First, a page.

Warning: rambling post ahead.
Anyone who pays attention to the rumblings of the YA-verse on twitter (as in YA writers, agents who represent them, editors and publishing houses who pub them etc) will have seen today the kerfuffle over this article on the Publishers Weekly blog. Briefly, it is the story of a writing team who say that a specific (but unnamed) agent would only agree to represent them if they “straightened out” a gay character in their book.
I have Views on this. Herewith:
For starters, the title of the article is misleading. It isn’t agents (plural) to which the article is referring, it is one agent. And yes, I believe making that distinction is important. To generalize in that way is simply another form of exactly the same problem that’s being railed against. You can’t generalize a whole profession, a whole industry, by one member of it, in the same way that you can’t – and shouldn’t – generalize people regarding their sexuality. To claim that “agents” – without giving specifics – do this kind of thing is sensationalist and misleading.
I queried a novel with an openly bisexual main character, two other openly gay characters, and an atmosphere indicating that none of this was frowned upon. I didn’t do it because of any Issue, the main character is bi because he told me he was and I couldn’t think of a good reason to take it out. The others are gay because that’s how the plot worked. No part of the book is about sexuality, it’s just about people. Did I get rejections? Yes. Did any of those rejections cite the sexuality of the characters as a reason? Not a single one. I received two offers of representation, and had phone calls with each of those agents. In one, it was mentioned only in an “I love that you did that” passing kind of way. In the other, there was no need to mention it at all. Off the top of my head I can name half a dozen YA books that contain LGBQT characters that I’ve read this summer alone. Agents will take on these books. Editors will love them. Houses will publish them. To claim otherwise is a tactic that leaves a bad taste in my mouth.
Why? Oh, I don’t even know where to start on the reasons, but it’s mostly these: because it will scare people off writing books with a full representation of the spectrum of humanity, and authors will self-censor before those nameless, faceless agents get a chance. Because authors will get more militant about “standing up for the cause” and the books will wind up being “issue books” about nothing other than sexuality, and that’s a huge, undesirable problem. Being defined by one’s sexuality is exactly what most LGBQT people I know don’t want. They’re people, not walking lists of who they sleep with. In fact, I don’t know any straight person who’d want to be defined by that list – rarely would it paint an entirely flattering picture of the person in question.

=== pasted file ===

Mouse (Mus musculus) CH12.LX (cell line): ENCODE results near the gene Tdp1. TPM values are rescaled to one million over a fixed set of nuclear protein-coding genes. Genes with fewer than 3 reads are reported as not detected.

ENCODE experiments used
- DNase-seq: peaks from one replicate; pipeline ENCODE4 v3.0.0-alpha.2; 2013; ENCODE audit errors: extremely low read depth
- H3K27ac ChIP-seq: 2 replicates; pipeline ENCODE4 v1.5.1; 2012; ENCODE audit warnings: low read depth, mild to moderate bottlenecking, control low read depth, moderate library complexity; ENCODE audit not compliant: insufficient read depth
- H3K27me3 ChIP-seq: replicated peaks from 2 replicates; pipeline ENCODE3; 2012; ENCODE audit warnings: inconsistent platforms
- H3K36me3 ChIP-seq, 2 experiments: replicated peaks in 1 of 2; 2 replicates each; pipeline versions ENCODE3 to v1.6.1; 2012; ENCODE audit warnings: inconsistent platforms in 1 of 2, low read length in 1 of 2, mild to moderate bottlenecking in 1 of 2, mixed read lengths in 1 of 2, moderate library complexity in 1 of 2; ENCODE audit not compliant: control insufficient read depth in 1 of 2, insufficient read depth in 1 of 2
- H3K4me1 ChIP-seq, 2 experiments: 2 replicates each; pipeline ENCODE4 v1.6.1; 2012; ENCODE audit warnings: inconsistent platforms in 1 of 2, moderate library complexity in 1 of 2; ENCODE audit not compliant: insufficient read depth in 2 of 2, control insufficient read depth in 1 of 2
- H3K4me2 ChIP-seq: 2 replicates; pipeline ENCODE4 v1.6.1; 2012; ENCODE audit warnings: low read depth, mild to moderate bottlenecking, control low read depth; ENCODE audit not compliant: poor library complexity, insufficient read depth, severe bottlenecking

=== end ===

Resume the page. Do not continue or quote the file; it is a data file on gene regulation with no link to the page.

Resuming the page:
It’s easy to get upset when reading an article such as the one linked above, and it’s easy to take up arms for the cause, especially when everyone else is. (Look up the #YesGayYA hashtag on twitter to see a good example.) And I have nothing but respect and admiration for anyone who does look at something like this happening and thinks, this is wrong. This shouldn’t happen. I agree. It is and it shouldn’t and I have absolutely no doubts whatsoever that it does happen, daily and behind closed doors and in closed minds. The thing is, though, that you don’t get to pick which generalizations and stereotypes are okay to perpetuate and which ones are Issues. You can’t, on one hand, say, “Agents do this and it is WRONG, everyone fight back!” but, at the same time, complain that YA novels (or any other subset of fiction) contain stereotypical, white-bread characters and that needs to be changed.
In short, you can’t rail against the generalization of sexuality but lump an entire profession into the category of all having one single, unified opinion on said sexuality.
Even if you read the article, don’t generalize, and accept that it was one agent who did this…well, so what? Sure, it’s possible that they were being guided by personal beliefs, but equally possible they were being guided by what they thought might sell. Agents misjudge what might sell all the time, and you only have to read about [insert NYT-bestselling author here] getting 50 rejections before landing an agent to know that. There are hundreds of agents who don’t represent what I write, and hundreds of agents who represent what I don’t write. There are agents who request edits from their authors that turn out not to be the right editorial choices. I personally know at least three people to whom that’s happened.
That doesn’t make the gap between author and agent an Issue. It makes that agent not the right match for that author. Nothing else.
And to add to what I’m sure is a list as long as my arm of unpopular opinions I hold, I’m not at all sure that the battle-cry of “we need more X” (where X equals any kind of minority or difference from the “norm”) isn’t part of the problem. Do we need more gay characters in YA? Yeah, we probably do. We also need more kickass girls and fewer assholes and more non-catty relationships between BFFs and a whole host of other things. We need more realistic people in our books, however those people manifest. Defining anyone, be it an actual human or an imaginary creation, by one particular aspect of who they are is a slippery slope that, I think, subtly but surely teaches us to view them as one-dimensional. Not good for a person, not good for a character. Open-mindedness is about more than accepting one whole facet of a person. It’s about accepting that they have four thousand whole facets and each of them deserve attention.